All aboaaaaaaaaaaaaaaaaaaaaaaaaaaardahahaha! Welcome to Riff University, where each week, Dr* Oliver Butler (@notoliverbutler), with his PhD in Riffology** will walk you through some of the biggest, baddest and boldest riffs of all time, right from the genesis of rock and roll, to some of our future classics. By the end of this intensive course, you will be able to recognise a classic riff from the first note, make pub conversations awkwardly unbearable, and alienate Tinder matches from the word go.
*Abbreviation of “Dad Rock”
**Not a real PhD
Up This Week: Breed by Nirvana
Read Last Week’s Lecture on Moaning Lisa Smile by Wolf Alice here.
It’s quite easy to fantasise over Nirvana; arguably stopped in their heyday after the death of Kurt Cobain, they were immortalised as the leaders of the grunge movement, and one of the best bands the world has ever seen. Would we still look at them the same if they were still around today? Or would Nirvana have become the band that used to be really good, being wheeled out to headline the occasional Reading & Leeds, living off past glories? However, in the universe in which we lived, Nirvana delivered tangible magic with their three studio albums, showing that a star that burns half as long, burns twice as bright.
Arguably, the high watermark for Nirvana was Nevermind, largely driven by the popularity of Smells Like Teen Spirit, and brought grunge to the mainstream. It was a huge success, selling over thirty million copies worldwide. However, as you’re well aware by now, we like to go off the beaten path in Riff University, so this week’s lecture is on probably one of the biggest & baddest Nirvana riffs (of which there are many, but oh, we’ll get to them!). The album? Nevermind. The song? Breed.
Well, let’s just jump straight into the riff, shall we? Just listen to it! From the feedback intro straight into that meaty, overdriven to fuck riff with young David Grohl rattling his toms like his life depends on it and Krist Novoselic joining in with the fun with some sludgy bass guitar. It’s a hugely simple riff, three notes, with the final note with a slight bend on it, but it’s just the way it explodes that makes it so good. It feels more like a riff that should have been on Bleach rather than Nevermind with its gritty composition & powerful delivery. However, whichever album Breed ended up on, it would still be one of the standout tracks, and you could go as far as saying that it’s the best riff that fell out of Mr. Cobain’s Wonder Riffporium.
Developed in 1989, Breed is about the fear of being stuck in middle-class America, and in Cobain’s words, “Getting into Middle America. Marrying at age 18, getting pregnant, stuck with a baby — and not wanting it.”, which is evident in the lyrics. Breed is a pretty big giveaway, because you know, when you do the sex, you also breed! Right fellas? Sex? Right? Sex? Lyrically though, it does appear that Cobain, or the protagonist of this song is afraid of settling down and starting a family. Some have said this is potentially a song about his breakup with Tobi Vail.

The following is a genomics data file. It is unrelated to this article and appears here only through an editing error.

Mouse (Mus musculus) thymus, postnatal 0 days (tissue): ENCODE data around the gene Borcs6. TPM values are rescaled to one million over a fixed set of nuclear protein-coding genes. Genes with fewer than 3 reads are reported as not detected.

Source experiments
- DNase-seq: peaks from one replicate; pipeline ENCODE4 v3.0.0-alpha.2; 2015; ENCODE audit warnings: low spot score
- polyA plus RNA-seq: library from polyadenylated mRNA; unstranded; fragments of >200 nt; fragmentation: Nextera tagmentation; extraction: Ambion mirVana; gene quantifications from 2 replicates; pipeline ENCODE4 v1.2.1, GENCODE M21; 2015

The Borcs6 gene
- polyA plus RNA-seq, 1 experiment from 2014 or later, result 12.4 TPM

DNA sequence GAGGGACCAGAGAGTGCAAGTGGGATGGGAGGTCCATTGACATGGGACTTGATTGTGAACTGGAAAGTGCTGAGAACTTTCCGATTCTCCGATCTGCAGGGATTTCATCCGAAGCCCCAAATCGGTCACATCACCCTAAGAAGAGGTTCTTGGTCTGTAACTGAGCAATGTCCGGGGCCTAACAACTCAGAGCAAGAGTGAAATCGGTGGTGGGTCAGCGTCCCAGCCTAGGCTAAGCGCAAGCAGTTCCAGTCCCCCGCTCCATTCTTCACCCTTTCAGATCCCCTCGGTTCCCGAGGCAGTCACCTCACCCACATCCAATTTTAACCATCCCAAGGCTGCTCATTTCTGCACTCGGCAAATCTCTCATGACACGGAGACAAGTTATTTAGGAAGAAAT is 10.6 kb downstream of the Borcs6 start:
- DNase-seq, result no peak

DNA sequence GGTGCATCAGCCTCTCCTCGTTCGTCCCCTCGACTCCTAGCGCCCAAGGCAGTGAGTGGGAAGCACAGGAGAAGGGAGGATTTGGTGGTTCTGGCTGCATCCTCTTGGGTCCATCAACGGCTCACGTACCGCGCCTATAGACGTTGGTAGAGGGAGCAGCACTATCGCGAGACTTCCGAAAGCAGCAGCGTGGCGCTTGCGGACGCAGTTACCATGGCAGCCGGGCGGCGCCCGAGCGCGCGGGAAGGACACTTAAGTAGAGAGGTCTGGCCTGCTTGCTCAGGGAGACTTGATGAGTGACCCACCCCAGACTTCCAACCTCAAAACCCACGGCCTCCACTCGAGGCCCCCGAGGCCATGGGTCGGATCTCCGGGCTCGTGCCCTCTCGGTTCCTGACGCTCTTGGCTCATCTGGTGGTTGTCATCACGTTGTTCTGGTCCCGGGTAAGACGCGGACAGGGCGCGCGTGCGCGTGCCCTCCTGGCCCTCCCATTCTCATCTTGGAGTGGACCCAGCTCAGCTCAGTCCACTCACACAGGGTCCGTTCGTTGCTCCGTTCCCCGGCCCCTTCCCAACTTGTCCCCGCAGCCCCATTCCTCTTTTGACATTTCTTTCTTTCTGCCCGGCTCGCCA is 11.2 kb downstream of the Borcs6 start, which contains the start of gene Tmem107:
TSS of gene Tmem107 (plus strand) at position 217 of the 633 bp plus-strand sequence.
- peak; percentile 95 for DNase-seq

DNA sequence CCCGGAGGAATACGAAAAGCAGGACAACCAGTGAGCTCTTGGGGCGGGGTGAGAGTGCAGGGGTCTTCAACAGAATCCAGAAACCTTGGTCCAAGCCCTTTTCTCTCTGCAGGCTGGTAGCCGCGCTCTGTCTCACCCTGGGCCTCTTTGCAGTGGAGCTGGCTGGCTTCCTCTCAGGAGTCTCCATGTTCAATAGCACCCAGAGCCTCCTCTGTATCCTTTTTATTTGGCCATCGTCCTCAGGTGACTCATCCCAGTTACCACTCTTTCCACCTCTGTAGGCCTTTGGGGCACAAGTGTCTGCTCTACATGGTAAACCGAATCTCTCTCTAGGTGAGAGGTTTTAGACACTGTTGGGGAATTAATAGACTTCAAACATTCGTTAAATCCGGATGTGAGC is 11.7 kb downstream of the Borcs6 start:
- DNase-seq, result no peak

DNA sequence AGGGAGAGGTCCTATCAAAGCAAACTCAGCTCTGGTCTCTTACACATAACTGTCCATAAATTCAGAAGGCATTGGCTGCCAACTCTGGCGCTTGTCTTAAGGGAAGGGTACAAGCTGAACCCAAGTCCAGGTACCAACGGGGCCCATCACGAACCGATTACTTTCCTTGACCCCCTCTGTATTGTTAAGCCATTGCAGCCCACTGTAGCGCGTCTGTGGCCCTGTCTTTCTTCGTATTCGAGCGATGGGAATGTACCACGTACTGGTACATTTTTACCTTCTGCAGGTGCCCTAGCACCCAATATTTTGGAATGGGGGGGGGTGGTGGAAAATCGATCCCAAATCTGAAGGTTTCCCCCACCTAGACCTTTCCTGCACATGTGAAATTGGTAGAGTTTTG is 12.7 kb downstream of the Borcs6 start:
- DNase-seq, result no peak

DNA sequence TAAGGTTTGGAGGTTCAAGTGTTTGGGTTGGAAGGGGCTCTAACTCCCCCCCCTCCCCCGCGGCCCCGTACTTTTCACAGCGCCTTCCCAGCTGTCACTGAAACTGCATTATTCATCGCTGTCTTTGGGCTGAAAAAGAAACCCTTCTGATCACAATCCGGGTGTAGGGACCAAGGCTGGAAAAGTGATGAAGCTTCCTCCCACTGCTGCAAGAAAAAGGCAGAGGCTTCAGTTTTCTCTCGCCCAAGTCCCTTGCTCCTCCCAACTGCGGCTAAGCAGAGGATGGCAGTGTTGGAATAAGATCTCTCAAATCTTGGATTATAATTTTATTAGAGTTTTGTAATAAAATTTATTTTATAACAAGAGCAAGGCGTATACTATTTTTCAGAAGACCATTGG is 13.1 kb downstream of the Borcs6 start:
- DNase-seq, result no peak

“Even if you have, even if you need // I don’t mean to stare, we don’t have to breed // We could plant a house, we could build a tree // I don’t even care, we could have all three”
Swapping planting a tree and building a house seems quite sarcastic from Cobain’s point of view, showing apathy towards settling down and starting a family, especially with “I don’t even care, we could have all three”.
The verse structure is pretty punk too, with the repeated shouts of “I don’t care // I don’t mind // Get away // I’m afraid”, further displaying Cobain’s apathy and fear towards settling down in middle America and starting a family. The verse structure is pretty simple, with Novoselic carrying on with the main riff, Cobain rattling his guitar high up the neck and Grohl doing Grohl things.
However, that simplicity translated into widespread hypnotism when it came to live performances. In an interview, Sub Pop founder Bruce Pavitt said “…audiences would become ecstatic. They were experiencing Nirvana. And when you’re experiencing really good, primal rock n roll, you break into a trance”. Right you are, Bruce. Undoubtedly, hearing the live, raw sound of Breed live would be enough to put anyone into a trance.
It’s actually hard to think of a Nirvana riff better than Breed. Sure, School & Negative Creep are strong riffs, but do they have the same hypnotic appeal as Breed? Whilst your opinion will differ on the subject, it’s also fair to say that Breed is easily one of Nirvana’s best songs, being the standout song from a standout album.
Whilst yes, we can fantasise about what might have been with Nirvana, it’s much easier to sit back and appreciate what we had, and with an absolute gem like Breed, appreciate one of the best riffs of all time.